The bill passed the Senate, but not the House. Subsequent bills were introduced in special sessions, before House Bill 25 was finally passed in the third special session. Lawmakers followed that up in the next legislative session, earlier this year, with Senate Bill 15, which expands the law to cover collegiate-level athletes.
Meanwhile, bills to limit gender-affirming care, such as hormone therapy, puberty blockers and gender-reassignment surgery, have been gaining steam over the past couple of sessions, particularly when it comes to minors.
Several bills were filed in 2021, including Senate Bill 1646, which would have classified puberty suppression drugs, cross-sex hormones and gender reassignment surgery as child abuse. That bill passed the Senate, but not the House.
Earlier this year, Senate Bill 14 had more success. While it didn’t include the classification of child abuse, it did ban medical services “that are intended to transition a child’s biological sex as determined by the child’s sex organs, chromosomes and endogenous profiles.”
The House Republican Caucus called it a “common-sense prohibition on medically unnecessary, irreversible gender modification therapies and medical producers to alter a child’s gender before they are of legal adult age.”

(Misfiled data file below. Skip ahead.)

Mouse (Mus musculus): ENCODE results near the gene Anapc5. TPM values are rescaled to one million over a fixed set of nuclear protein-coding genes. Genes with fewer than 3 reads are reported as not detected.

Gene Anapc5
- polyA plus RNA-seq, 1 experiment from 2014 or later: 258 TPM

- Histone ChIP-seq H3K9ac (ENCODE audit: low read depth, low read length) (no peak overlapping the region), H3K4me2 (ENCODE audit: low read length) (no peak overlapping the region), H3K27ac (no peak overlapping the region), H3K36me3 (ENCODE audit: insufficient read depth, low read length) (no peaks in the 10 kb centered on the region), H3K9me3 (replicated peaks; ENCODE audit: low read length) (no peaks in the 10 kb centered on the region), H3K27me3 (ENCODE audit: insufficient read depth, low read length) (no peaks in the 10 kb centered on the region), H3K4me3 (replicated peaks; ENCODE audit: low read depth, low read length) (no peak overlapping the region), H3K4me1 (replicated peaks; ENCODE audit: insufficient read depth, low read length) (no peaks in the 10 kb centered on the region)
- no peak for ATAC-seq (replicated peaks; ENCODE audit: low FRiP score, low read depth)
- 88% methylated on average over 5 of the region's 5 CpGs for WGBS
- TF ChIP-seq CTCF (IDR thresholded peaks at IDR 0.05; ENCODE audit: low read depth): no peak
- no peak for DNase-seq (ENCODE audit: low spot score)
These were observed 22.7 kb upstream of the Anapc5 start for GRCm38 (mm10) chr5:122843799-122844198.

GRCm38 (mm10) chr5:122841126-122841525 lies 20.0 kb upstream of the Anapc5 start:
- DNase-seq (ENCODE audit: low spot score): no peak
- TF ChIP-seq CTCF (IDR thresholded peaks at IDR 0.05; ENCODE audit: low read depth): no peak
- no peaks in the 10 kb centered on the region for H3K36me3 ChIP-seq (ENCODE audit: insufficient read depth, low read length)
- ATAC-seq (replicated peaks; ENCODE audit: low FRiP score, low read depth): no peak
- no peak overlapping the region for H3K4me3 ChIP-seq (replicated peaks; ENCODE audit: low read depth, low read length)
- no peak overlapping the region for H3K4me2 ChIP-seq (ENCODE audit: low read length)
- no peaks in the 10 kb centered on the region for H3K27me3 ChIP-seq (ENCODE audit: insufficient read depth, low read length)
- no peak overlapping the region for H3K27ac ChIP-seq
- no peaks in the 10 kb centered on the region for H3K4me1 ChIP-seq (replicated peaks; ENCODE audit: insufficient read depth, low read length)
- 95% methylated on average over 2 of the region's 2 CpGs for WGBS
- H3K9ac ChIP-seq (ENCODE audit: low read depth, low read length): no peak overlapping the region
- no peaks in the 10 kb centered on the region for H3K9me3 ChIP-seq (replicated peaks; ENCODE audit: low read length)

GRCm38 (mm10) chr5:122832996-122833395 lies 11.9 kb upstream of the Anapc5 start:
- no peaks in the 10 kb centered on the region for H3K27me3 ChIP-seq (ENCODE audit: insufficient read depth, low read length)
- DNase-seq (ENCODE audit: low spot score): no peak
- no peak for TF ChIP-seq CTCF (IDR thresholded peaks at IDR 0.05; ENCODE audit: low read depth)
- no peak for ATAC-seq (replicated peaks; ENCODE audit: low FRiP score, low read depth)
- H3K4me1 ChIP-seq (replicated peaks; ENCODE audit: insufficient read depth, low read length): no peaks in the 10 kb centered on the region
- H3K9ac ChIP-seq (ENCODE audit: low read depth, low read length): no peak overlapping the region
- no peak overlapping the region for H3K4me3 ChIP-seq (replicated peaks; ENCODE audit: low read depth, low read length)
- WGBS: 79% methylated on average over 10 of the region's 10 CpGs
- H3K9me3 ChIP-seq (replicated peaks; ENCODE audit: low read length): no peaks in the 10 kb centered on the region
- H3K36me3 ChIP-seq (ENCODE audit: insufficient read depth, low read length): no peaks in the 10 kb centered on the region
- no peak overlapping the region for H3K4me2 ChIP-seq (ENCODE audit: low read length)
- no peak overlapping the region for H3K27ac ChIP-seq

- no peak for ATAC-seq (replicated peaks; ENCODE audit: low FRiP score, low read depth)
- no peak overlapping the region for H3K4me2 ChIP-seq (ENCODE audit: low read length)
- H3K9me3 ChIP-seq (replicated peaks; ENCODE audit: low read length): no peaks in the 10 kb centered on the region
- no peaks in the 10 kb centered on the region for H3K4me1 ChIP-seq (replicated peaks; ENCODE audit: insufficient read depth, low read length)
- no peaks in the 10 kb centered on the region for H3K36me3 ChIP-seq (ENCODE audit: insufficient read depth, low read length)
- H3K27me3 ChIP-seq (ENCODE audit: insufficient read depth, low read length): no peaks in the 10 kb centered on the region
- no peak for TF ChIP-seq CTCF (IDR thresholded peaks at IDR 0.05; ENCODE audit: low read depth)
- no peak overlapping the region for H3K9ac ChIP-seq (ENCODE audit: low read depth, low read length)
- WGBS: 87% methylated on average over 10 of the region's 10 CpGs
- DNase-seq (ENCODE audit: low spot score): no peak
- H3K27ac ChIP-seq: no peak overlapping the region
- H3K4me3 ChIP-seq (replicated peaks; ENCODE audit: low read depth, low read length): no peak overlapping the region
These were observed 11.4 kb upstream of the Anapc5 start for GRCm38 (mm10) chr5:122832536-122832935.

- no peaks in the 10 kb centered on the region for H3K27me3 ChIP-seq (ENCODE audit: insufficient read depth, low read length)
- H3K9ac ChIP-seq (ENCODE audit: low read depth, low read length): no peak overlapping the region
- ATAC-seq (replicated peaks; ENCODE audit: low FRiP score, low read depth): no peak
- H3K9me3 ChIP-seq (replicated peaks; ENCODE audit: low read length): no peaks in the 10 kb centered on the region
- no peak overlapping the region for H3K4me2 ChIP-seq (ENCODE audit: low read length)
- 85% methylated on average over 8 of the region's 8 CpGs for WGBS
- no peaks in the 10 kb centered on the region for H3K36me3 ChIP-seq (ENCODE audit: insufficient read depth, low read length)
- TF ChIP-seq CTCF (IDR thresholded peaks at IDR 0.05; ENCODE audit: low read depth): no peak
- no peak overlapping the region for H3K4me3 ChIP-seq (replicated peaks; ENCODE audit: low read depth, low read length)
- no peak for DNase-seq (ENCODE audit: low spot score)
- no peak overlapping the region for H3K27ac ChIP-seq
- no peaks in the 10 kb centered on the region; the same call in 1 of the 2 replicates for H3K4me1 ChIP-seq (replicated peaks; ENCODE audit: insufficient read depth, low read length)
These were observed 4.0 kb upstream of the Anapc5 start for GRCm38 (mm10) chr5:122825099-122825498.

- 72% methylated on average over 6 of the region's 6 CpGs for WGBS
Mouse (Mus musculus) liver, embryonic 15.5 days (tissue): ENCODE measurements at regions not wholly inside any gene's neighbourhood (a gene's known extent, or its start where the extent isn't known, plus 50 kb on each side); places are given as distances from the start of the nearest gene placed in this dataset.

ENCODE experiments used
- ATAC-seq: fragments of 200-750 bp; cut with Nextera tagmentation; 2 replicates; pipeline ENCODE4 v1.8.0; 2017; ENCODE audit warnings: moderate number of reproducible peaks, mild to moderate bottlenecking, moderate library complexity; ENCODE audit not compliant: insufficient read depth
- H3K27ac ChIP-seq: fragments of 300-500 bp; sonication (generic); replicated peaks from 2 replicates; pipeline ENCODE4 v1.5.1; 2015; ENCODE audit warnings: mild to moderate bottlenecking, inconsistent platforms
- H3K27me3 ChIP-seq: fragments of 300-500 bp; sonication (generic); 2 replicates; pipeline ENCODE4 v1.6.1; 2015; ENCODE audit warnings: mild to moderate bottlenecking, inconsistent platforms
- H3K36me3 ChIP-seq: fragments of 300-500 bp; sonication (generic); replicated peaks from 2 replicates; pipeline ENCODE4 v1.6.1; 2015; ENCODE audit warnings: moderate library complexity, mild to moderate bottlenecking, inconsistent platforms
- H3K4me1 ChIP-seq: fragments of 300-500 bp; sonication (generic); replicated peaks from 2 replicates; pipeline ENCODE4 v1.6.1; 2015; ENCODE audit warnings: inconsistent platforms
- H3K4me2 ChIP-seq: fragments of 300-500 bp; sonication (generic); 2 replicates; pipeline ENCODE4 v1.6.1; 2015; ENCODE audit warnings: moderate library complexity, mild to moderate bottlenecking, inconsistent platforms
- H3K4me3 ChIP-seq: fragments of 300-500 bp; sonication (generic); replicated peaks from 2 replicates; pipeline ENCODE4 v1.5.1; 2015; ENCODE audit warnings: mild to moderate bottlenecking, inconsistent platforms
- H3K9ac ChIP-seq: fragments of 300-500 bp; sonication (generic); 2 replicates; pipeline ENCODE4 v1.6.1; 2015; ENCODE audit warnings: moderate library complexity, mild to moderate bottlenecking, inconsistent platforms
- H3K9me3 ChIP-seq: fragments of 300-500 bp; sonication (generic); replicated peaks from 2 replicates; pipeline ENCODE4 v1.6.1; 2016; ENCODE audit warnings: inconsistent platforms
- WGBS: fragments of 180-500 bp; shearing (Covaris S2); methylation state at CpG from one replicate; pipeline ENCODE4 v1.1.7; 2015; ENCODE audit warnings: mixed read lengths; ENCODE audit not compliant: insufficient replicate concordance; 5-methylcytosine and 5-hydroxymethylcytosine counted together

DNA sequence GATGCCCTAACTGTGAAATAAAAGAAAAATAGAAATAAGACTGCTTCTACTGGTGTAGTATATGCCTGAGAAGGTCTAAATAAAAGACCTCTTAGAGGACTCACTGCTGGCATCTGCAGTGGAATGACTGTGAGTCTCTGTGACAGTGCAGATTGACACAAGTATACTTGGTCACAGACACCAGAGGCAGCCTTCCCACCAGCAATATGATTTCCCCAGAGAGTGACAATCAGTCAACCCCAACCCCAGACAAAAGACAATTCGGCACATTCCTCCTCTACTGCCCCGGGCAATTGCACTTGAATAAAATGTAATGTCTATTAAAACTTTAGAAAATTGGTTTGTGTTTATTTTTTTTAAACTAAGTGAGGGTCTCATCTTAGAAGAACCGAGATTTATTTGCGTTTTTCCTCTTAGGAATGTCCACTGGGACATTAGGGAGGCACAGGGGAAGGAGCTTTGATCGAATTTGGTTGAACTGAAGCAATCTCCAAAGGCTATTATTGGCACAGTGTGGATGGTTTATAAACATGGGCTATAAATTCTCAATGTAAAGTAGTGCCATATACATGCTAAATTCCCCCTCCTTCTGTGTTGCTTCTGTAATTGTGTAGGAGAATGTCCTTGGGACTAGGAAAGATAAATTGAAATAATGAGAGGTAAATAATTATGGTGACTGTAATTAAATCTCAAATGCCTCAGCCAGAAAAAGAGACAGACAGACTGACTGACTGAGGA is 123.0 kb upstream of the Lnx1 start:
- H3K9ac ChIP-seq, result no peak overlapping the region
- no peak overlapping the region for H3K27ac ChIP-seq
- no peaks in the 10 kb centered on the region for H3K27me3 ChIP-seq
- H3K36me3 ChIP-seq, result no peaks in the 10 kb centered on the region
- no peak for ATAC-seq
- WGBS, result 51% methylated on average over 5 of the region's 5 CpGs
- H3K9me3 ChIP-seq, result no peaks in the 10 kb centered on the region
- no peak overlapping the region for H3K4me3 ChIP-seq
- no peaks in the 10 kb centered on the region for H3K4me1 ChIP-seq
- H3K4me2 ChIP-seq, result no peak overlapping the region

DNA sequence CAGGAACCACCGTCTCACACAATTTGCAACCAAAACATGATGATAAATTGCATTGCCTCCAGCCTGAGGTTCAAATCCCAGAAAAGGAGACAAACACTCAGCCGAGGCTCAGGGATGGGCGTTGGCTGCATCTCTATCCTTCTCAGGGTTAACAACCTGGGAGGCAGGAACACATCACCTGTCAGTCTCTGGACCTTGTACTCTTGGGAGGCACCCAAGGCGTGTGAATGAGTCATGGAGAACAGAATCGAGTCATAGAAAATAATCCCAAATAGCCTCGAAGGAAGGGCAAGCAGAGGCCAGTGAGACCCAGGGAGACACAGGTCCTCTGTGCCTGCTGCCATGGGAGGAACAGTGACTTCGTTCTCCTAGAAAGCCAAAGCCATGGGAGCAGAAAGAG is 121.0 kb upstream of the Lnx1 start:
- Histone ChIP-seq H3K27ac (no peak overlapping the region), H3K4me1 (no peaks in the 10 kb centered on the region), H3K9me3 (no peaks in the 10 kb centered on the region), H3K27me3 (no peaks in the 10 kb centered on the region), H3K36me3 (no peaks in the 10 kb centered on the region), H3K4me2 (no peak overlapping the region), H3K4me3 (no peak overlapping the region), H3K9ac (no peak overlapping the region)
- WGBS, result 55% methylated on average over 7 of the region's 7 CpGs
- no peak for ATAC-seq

Democrats, on the other hand, called the bill a “tragedy” in a press release, saying, “A decade of research shows (gender-affirming care) reduces depression, suicidality and other devastating consequences of trans preteens and teens being forced to undergo puberty in the sex they were assigned at birth.”
Gov. Abbott signed the bill into law in June.
A new focus in 2023
This year, Texas lawmakers filed two types of bills that had not been seen in the past several legislative cycles: “education censorship,” as categorized by Equality Texas, and bans on drag performances.
Not a single bill was filed between 2015 and 2021 aimed at restricting discussion of LGBTQ+ topics in schools. This year alone, almost 70 bills were filed. Some were successful, like House Bill 900, which bans “sexually explicit material” in school libraries, and Senate Bill 17, which abolishes Diversity, Equity and Inclusion offices and programs at public universities. Both of those bills were signed into law.
“The DEI legislation was not intended to be harmful or partisan,” said Rep. Carl Tepper, R-Lubbock, who authored a House companion bill to SB 17. “It is intended to refocus the university systems on higher education and free thought and free speech. The universities are no place for partisan indoctrination or ideological purity.”
But Martinez said these new kinds of laws put Texas children at a disadvantage when it comes to preparing them for the real world.